[7] First, That it is impolitic for our Government to treat a heathen community living within our borders as an independent nation, but that they ought to be regarded as our wards. So far as we know, tin English Government has never had an Indian war in Canada; while we have seldom passed a year without one.

Second, That it is dangerous to ourselves and to them to leave these Indian tribes without a Government, not subject to our own laws, and where every corrupt influence of the border must inevitably foster a spirit of revenge leading to murder and war.

Third, That the solemn responsibility of the care of a heathen race, requires that the Agent and servants of the Government, who have them in charge, shall be men of eminent fitness, and in no case should such offices be regarded as a reward for political service.

Fourth, That every feeling of honor and of justice demands that the Indian funds which we hold from them as a trust, shall be carefully expended under some well-devised system which will encourage their efforts towards civilization.

Fifth, That the present system of Indian trade is mischievous and demoralizing, and ought to be so amended as to protect the Indian and wholly to prevent the possibility of the sale of the patrimony of the tribe to satisfy individual debts.

Sixth, That it is believed that the history of our dealings with the Indians has been marked by gross acts of injustice and robbery, such as could not be prevented under the present system of management, and that these wrongs have often proved the prolific cause of war and bloodshed. It is due to these helpless red men that these evils shall be redressed, and without this we cannot hope for the blessing of Almighty GOD, in our efforts to secure permanent peace and tranquillity on our western border.

We feel that these results cannot be secured without much careful thought, and therefore request you to take such steps as may be necessary to appoint a commission of men of high character, who have no political ends to subserve, to whom may be referred this whole question, in order that they may devise a more perfect system for the administration of Indian affairs, which shall redress these wrongs, preserve the honor of the Government, and call down upon us the blessings of GOD.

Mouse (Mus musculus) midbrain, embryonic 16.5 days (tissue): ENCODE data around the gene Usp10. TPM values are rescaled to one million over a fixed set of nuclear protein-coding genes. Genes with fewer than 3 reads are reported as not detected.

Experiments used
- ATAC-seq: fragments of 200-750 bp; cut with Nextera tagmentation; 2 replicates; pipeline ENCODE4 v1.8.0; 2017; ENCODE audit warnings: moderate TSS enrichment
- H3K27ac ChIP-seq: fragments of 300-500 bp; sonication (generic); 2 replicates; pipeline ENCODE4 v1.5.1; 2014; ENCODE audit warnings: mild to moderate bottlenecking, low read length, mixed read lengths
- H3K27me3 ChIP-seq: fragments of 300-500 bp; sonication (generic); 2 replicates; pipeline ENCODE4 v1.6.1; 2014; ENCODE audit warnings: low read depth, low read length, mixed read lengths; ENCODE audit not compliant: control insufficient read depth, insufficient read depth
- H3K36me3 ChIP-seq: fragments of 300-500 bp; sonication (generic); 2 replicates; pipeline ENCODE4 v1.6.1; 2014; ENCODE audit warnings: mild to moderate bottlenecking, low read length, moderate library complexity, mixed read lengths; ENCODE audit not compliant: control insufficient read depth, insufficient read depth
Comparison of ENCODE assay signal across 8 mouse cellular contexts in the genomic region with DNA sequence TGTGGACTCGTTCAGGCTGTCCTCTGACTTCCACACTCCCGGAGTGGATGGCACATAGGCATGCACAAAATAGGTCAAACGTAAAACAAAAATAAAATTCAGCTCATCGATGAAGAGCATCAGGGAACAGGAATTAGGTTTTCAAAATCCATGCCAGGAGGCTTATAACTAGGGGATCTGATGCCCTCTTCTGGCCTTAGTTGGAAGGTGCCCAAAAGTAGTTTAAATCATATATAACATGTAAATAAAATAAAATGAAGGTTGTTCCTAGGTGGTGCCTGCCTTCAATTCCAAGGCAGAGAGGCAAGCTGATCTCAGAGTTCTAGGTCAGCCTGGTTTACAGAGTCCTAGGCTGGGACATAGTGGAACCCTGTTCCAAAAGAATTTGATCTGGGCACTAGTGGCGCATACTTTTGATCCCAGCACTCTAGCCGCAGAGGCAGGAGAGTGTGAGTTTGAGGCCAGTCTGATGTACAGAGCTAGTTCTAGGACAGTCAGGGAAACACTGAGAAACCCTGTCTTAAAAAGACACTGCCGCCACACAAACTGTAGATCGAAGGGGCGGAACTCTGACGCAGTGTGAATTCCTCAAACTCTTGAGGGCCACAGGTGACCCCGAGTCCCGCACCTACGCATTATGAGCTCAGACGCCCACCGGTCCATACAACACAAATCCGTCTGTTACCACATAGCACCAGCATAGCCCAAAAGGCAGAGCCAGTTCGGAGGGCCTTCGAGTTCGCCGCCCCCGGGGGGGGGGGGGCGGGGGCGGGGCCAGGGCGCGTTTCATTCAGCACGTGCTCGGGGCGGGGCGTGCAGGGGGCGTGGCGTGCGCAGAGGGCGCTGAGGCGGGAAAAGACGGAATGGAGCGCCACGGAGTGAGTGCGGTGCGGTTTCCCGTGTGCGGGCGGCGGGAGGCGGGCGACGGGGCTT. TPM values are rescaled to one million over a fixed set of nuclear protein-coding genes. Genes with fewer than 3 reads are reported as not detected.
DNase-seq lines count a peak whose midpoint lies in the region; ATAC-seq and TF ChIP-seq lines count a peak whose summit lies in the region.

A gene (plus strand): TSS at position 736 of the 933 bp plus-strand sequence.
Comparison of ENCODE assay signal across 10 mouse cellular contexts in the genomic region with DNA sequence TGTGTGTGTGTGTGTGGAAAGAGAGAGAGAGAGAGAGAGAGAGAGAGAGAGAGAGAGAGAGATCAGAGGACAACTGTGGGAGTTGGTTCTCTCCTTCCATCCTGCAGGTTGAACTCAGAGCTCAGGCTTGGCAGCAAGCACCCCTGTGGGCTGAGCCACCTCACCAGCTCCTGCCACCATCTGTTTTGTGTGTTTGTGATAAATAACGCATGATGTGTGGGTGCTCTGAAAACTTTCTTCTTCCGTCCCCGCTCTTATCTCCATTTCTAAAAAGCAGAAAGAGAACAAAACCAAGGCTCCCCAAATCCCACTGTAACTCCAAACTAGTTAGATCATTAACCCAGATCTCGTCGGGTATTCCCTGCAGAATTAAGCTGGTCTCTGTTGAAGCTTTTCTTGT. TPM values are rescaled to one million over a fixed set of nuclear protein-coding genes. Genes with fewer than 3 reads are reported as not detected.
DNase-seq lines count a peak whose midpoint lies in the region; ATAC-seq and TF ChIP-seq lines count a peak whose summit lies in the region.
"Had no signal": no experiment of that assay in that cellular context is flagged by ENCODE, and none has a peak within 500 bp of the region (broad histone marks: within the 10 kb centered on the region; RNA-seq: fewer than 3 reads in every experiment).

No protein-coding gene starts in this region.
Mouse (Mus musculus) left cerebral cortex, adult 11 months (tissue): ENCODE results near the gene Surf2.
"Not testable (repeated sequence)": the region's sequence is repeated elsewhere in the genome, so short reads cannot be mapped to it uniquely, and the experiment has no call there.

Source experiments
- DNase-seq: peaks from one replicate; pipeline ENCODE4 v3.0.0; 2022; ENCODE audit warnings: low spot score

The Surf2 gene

H.B. Whipple, Bishop of Minnesota.

T.H. Clark, Bishop of Rhode Island.

Jackson Kemper, Bishop of Wisconsin.

C. S. Hawks, Bishop of Missouri.

George Burgess, Bishop of Maine.

Henry J. Whitehouse, Bishop of Illinois.

Alonzo Potter, Bishop of Pennsylvania.

Carlton Chase, Bishop of New Hampshire.

[7/8] Alfred Lee, Bishop of Delaware.

Charles P. McIlvaine, Bishop of Ohio.

B. B. Smith, Bishop of Kentucky.

Manton Eastburn, Bishop of Massachusetts.

Horatio Potter, Bishop of New York.

G. T. Bedell, Assistant Bishop of Ohio.

Jos. C. Talbot, Missionary Bishop of North West.

Wm. Bacon Stevens, Assistant Bishop of Pennsylvania.

Henry W. Lee, Bishop of Diocese of Iowa.

George Upfold, Bishop of Indiana.

Nicholas Hoppin, Rector Christ Ch., Cambridge, Mass.

S. P. Parker, Rector of St. Paul's Church, Stockton.

Geo. C. Shattuck, Deputy from Massachusetts.

Andrew Oliver, Rector Immanuel Ch., Bellows Falls, Vt.

J. L. Clark, Rec. St. John's Ch., Waterbury, Conn.

M. Schuyler, Rector of Christ Church, St. Louis.

T. Wilcoxson, Missionary in Minnesota.

R. S. Adams, Rector St. Andrew's Ch., Brooklyn, N.Y.

Francis Chase, Rec. St. Andrew's Ch., Hopkinton, N.H.

Alex. Burgess, Rec. St. Luke's Ch., Portland, Maine.

John W. Andrews, of Ohio.

Erastus Burr, of Ohio.

Wm. Welsh, of Philadelphia.

Murray Hoffman, New York.

Isaac Atwater, Ass't Justice Supreme Court, Minn.

John E. Warren, St. Paul.

E. T. Wilder, Red Wing, Minnesota.

L. Bradish, New York.

Samuel B. Ruggle, New York.

Fred. S. Winston, New York.

I am sick at heart; I fear the words of one of our statesmen to me were true:--"Bishop, every word you say of this Indian system is true; the nation knows it. It is useless; you will not be heard. Your faith is only like that of the man that stood on the bank of the river waiting for the water to run by, that he might cross over dry shod." All I have to say is, that if a nation, trembling on the bring of anarchy and ruin, is so dead that it will not hear a plea to redress wrongs which the whole people admit call for reform, God in mercy pity us and our children.

Bishop of Minnesota.